Why 'Closed-Loop Cooking' Is What We Should All Be Aiming For In The Kitchen
The problem: The way most people in America eat isn't sustainable in any way, shape, or form.
Around 75 percent of agricultural land around the world is used for raising animals—that's over 30 percent of the land surface of the planet. The average amount of water used per calorie of beef is 20 times greater than that of grains and starches. But growing all food, even plants, takes its toll on the environment, and we're wasting massive amounts of it.
Forty percent of all food in America is wasted, making it the No. 1 thing found in landfills. All this food heaped into landfills is a huge contributor to climate change. Organic matter accounts for 16 percent of U.S. emissions of methane, a greenhouse gas 25 times more powerful in causing global warming than carbon dioxide.
And it's not just discarded food clogging up landfills. Grocery items are egregiously overpackaged in this country, usually in plastic that's meant to be used once and thrown away. In fact, 40 percent of global plastic production is single-use packaging! These materials linger in the environment for centuries, with millions of pounds flowing into the ocean every year. Bulk options and other sustainable alternatives are slowly becoming more available in mainstream grocery stores, but most shoppers are still filling their carts with almost as much packaging as food.
It's easy to toss plastic wrap, wilted greens, or a mushy apple in the trash without considering the resources that were required to get them to you or what happens to them after they leave your home. A typical trip to the grocery store is so far removed from the land, water, and energy that created the products on the shelves, we are quick to forget the true cost of the items we buy.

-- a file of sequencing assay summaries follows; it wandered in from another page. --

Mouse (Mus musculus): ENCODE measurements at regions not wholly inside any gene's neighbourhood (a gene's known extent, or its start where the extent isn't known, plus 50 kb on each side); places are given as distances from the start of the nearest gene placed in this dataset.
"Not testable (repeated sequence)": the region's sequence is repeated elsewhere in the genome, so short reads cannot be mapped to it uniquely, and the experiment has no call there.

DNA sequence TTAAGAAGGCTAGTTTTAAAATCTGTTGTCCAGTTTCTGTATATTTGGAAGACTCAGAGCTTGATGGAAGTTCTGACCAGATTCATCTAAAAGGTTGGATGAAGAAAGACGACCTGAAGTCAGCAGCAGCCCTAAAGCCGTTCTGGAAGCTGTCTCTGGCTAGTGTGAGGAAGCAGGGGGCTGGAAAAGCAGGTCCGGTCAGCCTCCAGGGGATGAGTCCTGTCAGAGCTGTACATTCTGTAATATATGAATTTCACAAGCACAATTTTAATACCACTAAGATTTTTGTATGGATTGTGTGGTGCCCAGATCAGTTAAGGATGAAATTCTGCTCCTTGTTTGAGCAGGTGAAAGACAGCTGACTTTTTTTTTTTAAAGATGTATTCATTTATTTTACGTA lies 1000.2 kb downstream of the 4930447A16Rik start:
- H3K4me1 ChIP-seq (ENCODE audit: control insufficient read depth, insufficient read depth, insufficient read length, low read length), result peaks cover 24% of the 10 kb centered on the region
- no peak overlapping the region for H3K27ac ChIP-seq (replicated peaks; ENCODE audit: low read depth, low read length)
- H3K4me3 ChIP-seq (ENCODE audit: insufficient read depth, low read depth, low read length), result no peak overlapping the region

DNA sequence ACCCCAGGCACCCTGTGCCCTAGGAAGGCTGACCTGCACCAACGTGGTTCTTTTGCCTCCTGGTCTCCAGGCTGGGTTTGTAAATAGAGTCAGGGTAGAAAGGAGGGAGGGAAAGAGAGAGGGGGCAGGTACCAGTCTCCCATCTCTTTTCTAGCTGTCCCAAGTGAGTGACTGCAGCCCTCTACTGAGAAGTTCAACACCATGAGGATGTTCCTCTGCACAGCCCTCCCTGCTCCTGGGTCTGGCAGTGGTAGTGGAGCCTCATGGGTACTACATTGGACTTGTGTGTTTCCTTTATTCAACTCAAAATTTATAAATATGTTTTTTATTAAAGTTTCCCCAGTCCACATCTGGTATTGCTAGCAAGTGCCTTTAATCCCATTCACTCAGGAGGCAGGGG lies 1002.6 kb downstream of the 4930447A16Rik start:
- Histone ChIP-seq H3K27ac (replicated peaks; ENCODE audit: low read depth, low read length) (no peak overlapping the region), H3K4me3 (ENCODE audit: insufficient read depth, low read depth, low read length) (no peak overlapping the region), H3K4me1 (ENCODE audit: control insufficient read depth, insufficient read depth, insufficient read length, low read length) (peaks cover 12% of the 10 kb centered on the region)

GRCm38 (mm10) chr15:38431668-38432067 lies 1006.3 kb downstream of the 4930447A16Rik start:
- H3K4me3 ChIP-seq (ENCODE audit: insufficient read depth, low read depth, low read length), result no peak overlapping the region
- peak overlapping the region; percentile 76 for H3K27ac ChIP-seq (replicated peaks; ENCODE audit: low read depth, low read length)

The "one small thing" solution: Experiment with closed-loop cooking.
Enough bad news! A simple mindset shift in the kitchen can help you stay aware of the environmental footprint of your food and make better choices. It all comes down to "closed-loop cooking"—a phrase that I use to refer to the circular nature of sustainable cooking and eating. Closed-loop cooking means using the scraps from one project as the foundation for the next.
So, for example, you could use those mushy apples (cores and peels included!) to make your own apple cider vinegar. Just place four or five chopped apples in a large jar; fill with water, leaving about 2 inches of space at the top, stir in 1 tablespoon of sugar, and cover with a cloth and rubber band. Once a day for the next two weeks or so, you'll remove the cloth and stir vigorously with a wooden spoon. Once signs of fermentation have stopped, strain out apple pieces and bottle your vinegar. For the next four to five days, you'll want to open and close the bottle once to prevent excess fermentation.
You can mix your apple scrap vinegar with warm water for a morning digestion boost, add it to dressings and soups, and use it as a leavener in plant-based baked goods. When you make your own, not only are you giving a second life to produce that might otherwise get thrown away, but you're also forgoing packaging from a store-bought product.
I've found that transitioning to a low-impact lifestyle can be daunting, but what we eat doesn't have to be. By remembering to close the loop in your kitchen—be it by making your own ACV, cooking up vegetable broth using scraps, or finding creative ways to reuse old containers—you'll exercise your power to make a difference as a home cook and eater every day.
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